CBS Local — After years of debate, doctors are publicly acknowledging the severity of pain linked to some women’s periods. With physicians admitting the pain can rival that of a heart attack, some are now questioning why more research hasn’t been done to stop the menstrual agony.
Dysmenorrhea, better known as cramps, is a painful menstruation that can be severe enough to interrupt the daily routine of one in five women, according to the American Academy of Family Physicians.
“Men don’t get it and it hasn’t been given the centrality it should have. I do believe it’s something that should be taken care of, like anything else in medicine,” University College London’s John Guillebaud told Quartz.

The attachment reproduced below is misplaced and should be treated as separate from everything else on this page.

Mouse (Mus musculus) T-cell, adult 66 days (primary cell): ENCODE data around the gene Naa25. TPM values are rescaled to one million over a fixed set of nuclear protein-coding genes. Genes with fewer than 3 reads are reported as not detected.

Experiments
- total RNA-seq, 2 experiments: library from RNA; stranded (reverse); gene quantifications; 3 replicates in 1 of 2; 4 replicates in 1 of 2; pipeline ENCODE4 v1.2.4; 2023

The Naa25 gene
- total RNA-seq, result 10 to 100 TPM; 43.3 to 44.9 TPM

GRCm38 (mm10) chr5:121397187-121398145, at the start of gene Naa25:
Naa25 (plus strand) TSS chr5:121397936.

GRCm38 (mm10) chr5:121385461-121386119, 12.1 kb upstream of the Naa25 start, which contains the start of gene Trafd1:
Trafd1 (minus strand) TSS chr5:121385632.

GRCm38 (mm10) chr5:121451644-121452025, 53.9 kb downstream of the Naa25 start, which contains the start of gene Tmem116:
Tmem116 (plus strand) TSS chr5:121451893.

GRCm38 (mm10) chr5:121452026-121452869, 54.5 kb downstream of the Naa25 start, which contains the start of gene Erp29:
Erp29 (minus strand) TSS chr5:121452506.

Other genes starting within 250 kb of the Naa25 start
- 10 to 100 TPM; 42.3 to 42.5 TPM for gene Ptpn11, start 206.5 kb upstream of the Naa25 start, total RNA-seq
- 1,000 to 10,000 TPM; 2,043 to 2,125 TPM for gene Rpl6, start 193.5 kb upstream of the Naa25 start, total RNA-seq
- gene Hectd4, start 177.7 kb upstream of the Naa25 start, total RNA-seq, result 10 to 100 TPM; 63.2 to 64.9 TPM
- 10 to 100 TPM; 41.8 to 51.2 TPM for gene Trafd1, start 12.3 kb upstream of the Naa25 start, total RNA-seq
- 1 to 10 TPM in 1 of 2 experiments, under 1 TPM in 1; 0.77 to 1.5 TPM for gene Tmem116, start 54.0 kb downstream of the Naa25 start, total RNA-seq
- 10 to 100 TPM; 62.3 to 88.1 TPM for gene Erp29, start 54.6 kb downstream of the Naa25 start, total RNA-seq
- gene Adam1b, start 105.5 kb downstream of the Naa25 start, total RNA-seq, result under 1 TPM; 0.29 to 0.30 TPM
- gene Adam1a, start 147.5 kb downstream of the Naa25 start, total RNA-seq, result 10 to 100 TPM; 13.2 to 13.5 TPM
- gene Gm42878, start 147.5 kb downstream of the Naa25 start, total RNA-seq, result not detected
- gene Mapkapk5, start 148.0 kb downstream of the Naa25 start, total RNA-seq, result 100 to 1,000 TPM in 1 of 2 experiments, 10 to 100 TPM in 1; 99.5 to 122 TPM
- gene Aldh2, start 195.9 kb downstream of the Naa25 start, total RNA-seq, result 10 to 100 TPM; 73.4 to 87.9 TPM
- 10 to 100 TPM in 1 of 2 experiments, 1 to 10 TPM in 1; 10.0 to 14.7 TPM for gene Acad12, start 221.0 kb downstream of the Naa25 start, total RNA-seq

The professor of reproductive health says many patients are legitimately suffering pain “almost as bad as having a heart attack.”
NorthShore University HealthSystem’s Frank Tu added that many physicians are taught that over-the-counter pain relievers like ibuprofen “should be good enough” to help women get through their cramps.
“There is a long history of not taking menstrual pain seriously and even writing it off as women’s hysteria. We don’t talk about menstrual health, young girls’ knowledge about menstrual health is poor,” Dr. Annalise Weckesser told The Independent last year.
Physicians added that painful periods may also be a symptom of another severe condition known as endometriosis. While dysmenorrhea is treated with medication, endometriosis occurs when tissue similar to the lining of the uterus grows in other areas of the body and requires surgery.